Shares of Gap Inc. (GPS 5.26%) soared 15.2% on Friday -- and 18% for all of last week -- after announcing encouraging financial results for the five weeks ending Oct. 1. The numbers don't sound impressive at first glance. Net sales for the month clocked in at $1.43 billion, 2% below last year's comparable five-week period. Comps fell 3% across all of its brands, and that's pitted against a 1% dip a year earlier. In other words, the average store is ringing up 4% less in sales than it did two years earlier.
However, there was a fire at one of its distribution centers in late August that disrupted operations. Gap claims that the fire at its Fishkill center which destroyed 12 million units of mostly Gap-branded merchandise negatively impacted comparable sales by 3%. These estimates will always be open to debate, but if accepted it would've transformed Gap's negative comps into a flat showing. That's not ideal, but it's not too shabby at a time when many shoppers are turning away from bricks-and-mortar chains for the convenience and often price savings of online apparel specialists.
There was a wide disparity in the performance across Gap's three major brands. Its namesake stores suffered a 10% decline in comps, or a 5% drop if adjusted for the distribution center fire. Banana Republic -- the weakest link at Gap Inc. lately -- followed up last year's 10% slide in September with a 9% decline this time around (or 6% adjusted for the fire's impact). The shining star here is Old Navy, up 4% or 6% growth if we back out the negative fire impact.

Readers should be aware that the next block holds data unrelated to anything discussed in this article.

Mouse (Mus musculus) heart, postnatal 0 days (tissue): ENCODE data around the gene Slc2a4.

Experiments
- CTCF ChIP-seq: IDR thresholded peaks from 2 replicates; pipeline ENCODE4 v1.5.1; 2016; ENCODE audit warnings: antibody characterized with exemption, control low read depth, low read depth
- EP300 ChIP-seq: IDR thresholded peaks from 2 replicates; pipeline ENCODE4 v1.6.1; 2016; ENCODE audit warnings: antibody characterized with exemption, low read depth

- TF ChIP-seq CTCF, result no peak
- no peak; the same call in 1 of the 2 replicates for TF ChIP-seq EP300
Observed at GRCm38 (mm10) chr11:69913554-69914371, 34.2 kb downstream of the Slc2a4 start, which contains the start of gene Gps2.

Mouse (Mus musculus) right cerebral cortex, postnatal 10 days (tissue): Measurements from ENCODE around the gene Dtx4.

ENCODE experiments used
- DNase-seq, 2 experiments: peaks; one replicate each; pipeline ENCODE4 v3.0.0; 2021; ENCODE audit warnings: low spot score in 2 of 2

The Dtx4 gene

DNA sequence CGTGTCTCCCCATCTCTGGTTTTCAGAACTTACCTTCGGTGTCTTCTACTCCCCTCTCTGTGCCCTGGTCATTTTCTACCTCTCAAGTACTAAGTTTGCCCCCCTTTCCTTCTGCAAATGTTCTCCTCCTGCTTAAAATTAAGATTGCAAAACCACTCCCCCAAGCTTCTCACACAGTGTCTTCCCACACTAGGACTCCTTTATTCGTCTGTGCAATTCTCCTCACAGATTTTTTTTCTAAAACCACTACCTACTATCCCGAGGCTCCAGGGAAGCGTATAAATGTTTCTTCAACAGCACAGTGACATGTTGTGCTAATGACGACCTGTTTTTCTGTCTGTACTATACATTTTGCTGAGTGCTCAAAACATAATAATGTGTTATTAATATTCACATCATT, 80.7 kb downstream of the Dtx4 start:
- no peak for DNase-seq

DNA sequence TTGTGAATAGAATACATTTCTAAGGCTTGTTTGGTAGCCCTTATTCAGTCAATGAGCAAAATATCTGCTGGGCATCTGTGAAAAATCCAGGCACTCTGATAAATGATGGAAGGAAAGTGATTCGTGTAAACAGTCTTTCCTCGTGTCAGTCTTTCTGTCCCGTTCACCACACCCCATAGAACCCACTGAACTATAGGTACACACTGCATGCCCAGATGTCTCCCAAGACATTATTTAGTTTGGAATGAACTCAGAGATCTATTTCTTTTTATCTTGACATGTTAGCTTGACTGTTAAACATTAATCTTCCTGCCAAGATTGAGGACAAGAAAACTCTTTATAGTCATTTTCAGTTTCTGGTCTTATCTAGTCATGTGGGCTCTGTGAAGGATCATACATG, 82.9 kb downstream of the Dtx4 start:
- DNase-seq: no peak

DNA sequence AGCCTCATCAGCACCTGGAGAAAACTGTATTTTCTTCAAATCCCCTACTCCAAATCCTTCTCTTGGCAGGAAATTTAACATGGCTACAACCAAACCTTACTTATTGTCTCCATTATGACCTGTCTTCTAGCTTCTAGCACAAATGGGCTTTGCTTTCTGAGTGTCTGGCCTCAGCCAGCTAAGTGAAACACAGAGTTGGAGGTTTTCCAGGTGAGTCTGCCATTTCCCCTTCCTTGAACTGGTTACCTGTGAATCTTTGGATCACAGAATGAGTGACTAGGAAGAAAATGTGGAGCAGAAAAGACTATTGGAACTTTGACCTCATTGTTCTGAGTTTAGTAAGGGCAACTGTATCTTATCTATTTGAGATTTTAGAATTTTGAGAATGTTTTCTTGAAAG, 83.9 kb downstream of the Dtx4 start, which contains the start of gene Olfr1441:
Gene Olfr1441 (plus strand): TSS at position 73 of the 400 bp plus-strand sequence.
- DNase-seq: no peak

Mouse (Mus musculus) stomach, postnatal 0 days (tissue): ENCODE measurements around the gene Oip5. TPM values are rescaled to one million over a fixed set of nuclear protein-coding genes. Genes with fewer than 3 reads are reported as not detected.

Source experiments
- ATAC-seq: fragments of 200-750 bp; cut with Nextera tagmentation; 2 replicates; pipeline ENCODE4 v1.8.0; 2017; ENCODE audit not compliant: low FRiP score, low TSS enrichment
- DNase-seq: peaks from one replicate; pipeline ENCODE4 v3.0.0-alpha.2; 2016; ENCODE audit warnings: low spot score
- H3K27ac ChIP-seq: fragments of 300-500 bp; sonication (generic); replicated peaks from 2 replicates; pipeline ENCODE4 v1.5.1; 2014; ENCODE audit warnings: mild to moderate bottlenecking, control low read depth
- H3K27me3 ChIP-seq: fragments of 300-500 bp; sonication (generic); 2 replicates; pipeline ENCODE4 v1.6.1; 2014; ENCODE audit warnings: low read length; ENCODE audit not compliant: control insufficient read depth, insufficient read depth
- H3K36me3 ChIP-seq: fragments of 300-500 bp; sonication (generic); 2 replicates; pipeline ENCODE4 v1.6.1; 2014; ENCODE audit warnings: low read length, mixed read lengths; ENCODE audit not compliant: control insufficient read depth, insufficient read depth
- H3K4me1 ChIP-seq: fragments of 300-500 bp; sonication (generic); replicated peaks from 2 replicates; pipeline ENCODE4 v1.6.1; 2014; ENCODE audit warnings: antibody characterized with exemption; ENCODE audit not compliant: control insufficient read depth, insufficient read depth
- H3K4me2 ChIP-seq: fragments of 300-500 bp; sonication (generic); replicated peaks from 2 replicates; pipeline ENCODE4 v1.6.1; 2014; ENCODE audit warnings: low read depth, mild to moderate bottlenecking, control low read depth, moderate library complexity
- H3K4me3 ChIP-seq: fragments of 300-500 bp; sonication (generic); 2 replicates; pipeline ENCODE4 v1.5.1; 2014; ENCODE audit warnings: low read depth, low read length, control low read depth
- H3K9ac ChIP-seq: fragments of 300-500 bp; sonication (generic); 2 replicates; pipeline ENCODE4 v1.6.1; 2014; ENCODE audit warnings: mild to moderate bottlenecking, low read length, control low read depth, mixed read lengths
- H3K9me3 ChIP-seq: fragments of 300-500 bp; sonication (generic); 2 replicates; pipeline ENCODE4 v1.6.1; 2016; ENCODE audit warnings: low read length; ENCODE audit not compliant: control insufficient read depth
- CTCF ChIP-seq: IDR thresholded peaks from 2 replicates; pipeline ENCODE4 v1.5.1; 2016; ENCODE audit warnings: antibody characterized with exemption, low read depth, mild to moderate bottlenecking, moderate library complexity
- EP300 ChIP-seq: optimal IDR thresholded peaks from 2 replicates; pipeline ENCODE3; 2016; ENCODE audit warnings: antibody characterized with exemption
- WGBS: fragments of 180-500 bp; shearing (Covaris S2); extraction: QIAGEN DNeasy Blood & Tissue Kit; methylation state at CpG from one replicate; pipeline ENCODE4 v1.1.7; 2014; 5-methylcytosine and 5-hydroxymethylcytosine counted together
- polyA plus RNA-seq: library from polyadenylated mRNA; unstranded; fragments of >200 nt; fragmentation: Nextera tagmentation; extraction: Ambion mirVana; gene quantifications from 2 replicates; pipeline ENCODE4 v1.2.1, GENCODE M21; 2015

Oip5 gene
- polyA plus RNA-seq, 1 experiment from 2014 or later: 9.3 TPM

Dealing in denim
The market sees this as a relative victory for Gap Inc., and analysts also see it that way. Deutsche Bank analyst Paul Trussell upgraded the stock from Sell to Hold, encouraged by easier sales comparisons that will benefit the retailer in the next few months. Jefferies analyst Randal Konik bumped his price target from $30 to $32, sensing that the downside is fairly limited here as Old Navy continues to improve and Gap's namesake stores are showing signs of bottoming out.
The retailer also points out that margins improved despite the dip in overall comps. It's also warning that the negative impact of the fire will carry into October as well as the seasonally potent holiday quarter.
Not every Wall Street pro is convinced that Gap's on the right track. UBS analyst Michael Binetti stuck to his bearish call and bleak $16 price target, concerned in part by the lingering impact of August's Fishkill fire as well as potential store closings during last week's Hurricane Matthew threat.
Gap shares fell sharply last year, and last week's pop now finds them trading slightly higher for all of 2016. The sustainability of last week's gains will rest on the mall retailer's ability to keep Old Navy moving in the right direction and its namesake brand from slipping too much lower. Banana Republic is a mess, but Gap doesn't have to fire on all cylinders to remain a market winner. Patient investors are being rewarded with a 3.5% yield as they wait for this to play out, and thankfully Gap steps up with sales updates every month.